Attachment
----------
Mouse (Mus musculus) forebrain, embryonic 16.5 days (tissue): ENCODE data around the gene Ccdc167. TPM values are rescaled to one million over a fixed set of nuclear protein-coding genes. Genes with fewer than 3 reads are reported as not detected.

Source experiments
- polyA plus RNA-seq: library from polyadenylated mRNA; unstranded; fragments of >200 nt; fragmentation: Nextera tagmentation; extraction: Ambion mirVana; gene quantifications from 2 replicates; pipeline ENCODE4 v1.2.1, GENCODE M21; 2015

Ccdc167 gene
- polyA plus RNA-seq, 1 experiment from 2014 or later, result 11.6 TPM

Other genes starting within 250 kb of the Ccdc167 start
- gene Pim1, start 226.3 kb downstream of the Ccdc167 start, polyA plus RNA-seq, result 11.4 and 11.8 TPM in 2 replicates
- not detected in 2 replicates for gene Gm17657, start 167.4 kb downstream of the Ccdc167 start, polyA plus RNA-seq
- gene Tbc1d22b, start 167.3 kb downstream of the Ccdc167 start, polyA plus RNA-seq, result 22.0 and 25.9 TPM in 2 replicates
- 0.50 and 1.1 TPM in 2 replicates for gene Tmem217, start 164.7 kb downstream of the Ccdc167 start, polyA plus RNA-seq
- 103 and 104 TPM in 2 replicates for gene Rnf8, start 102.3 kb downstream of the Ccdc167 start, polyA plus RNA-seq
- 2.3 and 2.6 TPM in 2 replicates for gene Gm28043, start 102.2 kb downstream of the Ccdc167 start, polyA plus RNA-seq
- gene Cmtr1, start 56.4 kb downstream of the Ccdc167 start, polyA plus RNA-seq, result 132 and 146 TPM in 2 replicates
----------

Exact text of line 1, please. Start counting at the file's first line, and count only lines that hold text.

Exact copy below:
Mouse (Mus musculus) forebrain, embryonic 16.5 days (tissue): ENCODE data around the gene Ccdc167. TPM values are rescaled to one million over a fixed set of nuclear protein-coding genes. Genes with fewer than 3 reads are reported as not detected.